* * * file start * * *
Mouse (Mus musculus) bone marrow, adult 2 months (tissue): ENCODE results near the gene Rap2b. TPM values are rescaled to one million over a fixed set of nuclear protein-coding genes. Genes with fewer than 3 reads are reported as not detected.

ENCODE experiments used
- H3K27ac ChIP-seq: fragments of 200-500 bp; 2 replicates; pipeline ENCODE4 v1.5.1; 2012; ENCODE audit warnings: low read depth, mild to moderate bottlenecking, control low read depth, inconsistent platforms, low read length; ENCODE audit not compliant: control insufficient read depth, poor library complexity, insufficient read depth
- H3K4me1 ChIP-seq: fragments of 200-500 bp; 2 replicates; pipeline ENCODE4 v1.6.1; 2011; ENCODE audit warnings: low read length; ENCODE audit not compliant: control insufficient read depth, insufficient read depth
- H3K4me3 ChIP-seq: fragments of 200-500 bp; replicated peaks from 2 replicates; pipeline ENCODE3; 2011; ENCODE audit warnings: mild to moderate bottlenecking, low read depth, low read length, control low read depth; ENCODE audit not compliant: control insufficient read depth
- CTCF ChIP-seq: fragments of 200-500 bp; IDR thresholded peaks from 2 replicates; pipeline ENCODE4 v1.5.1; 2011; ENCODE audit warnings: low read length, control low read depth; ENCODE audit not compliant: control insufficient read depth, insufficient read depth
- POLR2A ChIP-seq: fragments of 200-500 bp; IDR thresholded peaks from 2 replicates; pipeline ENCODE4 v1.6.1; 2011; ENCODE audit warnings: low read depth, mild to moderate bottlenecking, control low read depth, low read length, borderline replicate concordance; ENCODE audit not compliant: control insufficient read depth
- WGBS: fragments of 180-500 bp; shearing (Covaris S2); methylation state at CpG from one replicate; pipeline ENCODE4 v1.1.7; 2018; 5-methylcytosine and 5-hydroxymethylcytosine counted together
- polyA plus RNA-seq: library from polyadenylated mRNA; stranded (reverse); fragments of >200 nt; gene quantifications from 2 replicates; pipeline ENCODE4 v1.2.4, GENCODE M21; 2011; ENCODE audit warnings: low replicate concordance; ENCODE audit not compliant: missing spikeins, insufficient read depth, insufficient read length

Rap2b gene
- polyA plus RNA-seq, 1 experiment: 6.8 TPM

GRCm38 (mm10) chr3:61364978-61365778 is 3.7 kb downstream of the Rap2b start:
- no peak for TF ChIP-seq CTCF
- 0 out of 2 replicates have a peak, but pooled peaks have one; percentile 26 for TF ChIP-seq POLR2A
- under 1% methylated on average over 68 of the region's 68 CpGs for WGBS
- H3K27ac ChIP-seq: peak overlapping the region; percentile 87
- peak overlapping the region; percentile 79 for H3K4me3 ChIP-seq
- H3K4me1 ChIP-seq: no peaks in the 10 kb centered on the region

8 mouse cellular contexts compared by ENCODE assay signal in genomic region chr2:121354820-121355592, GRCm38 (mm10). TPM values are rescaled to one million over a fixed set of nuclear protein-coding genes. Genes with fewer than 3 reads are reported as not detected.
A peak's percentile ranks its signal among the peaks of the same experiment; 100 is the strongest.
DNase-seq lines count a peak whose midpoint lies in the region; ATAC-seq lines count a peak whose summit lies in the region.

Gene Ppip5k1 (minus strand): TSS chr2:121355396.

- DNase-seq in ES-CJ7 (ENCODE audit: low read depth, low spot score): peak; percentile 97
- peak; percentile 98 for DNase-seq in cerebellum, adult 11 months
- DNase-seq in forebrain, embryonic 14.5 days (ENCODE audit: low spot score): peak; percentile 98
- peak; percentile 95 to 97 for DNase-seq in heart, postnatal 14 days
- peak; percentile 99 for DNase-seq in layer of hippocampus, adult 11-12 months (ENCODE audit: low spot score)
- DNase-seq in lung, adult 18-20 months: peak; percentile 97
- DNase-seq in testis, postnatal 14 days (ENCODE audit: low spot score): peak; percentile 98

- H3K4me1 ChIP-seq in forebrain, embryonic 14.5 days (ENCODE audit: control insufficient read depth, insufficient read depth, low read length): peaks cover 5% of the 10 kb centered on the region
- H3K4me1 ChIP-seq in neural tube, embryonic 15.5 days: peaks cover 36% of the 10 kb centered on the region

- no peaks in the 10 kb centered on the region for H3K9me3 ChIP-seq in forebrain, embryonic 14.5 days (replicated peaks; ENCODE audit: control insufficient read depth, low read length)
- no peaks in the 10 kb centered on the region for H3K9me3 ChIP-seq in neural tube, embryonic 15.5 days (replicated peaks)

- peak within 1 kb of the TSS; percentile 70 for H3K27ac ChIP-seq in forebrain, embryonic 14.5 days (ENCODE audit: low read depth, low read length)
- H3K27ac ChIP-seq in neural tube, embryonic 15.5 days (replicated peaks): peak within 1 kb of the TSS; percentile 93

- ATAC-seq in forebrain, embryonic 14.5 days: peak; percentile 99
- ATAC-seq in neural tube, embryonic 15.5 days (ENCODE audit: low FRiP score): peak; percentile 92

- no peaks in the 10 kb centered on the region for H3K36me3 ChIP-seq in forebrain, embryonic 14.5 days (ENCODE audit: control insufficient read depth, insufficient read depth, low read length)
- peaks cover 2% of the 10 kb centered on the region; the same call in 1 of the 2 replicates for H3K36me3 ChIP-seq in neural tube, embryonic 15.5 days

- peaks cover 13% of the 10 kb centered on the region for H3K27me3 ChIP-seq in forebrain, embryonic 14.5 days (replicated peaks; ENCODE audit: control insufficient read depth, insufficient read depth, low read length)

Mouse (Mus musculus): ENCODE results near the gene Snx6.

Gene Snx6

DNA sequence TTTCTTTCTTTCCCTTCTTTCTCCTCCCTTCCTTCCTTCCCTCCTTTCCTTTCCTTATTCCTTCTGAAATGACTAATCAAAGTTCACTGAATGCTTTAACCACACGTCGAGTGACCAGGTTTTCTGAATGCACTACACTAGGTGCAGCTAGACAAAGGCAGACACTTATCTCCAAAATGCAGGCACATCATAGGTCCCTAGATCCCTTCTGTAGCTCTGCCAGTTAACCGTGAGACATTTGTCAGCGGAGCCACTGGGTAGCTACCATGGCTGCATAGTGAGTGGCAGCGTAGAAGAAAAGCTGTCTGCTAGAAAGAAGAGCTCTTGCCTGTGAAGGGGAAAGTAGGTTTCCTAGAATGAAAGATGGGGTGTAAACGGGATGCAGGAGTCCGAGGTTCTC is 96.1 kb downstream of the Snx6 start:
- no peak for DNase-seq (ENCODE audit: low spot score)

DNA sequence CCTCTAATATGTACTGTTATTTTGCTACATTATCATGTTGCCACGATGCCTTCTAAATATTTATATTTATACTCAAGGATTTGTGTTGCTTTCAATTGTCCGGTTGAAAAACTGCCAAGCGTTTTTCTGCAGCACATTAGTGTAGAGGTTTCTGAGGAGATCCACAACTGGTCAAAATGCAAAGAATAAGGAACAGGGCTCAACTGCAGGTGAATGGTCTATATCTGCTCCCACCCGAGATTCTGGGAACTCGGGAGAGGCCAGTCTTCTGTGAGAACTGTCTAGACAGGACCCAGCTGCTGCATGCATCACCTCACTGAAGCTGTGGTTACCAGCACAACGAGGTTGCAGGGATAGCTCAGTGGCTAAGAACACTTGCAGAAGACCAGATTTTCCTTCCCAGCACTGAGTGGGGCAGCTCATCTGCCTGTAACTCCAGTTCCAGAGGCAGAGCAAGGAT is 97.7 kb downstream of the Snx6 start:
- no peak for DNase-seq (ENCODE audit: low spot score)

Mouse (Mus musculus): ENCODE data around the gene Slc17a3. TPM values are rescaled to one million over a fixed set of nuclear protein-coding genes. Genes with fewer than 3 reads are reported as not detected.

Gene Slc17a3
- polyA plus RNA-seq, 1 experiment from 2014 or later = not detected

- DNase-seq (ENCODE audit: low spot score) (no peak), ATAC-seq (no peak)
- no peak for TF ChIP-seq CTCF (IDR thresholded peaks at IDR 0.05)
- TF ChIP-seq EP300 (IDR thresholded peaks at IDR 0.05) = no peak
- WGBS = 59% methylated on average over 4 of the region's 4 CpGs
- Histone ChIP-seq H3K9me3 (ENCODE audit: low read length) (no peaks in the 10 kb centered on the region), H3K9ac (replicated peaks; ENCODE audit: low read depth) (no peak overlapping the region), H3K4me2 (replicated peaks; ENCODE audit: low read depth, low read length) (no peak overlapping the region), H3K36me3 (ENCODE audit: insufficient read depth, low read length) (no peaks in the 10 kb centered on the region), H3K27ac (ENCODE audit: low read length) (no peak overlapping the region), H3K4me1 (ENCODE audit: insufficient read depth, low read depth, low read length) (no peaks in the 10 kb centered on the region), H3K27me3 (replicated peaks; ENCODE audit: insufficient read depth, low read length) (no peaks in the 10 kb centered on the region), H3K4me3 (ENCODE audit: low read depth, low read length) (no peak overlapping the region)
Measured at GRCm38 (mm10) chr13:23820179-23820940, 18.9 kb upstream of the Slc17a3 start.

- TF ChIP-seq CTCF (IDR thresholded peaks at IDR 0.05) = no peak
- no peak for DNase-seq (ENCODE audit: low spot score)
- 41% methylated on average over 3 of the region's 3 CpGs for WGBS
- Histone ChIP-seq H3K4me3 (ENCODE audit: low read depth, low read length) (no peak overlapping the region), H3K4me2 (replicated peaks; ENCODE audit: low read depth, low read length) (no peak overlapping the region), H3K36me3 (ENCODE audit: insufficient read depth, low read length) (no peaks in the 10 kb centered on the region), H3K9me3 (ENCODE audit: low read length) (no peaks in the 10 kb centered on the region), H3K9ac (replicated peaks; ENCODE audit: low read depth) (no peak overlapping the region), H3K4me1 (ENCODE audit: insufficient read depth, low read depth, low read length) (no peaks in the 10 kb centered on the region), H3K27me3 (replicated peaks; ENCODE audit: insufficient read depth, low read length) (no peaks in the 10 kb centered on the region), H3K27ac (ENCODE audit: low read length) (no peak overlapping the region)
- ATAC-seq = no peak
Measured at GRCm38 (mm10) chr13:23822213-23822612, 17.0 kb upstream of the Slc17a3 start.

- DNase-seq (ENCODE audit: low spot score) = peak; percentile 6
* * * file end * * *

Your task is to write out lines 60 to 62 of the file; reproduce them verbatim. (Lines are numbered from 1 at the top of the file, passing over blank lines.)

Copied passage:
- ATAC-seq = no peak
Measured at GRCm38 (mm10) chr13:23822213-23822612, 17.0 kb upstream of the Slc17a3 start.

- DNase-seq (ENCODE audit: low spot score) = peak; percentile 6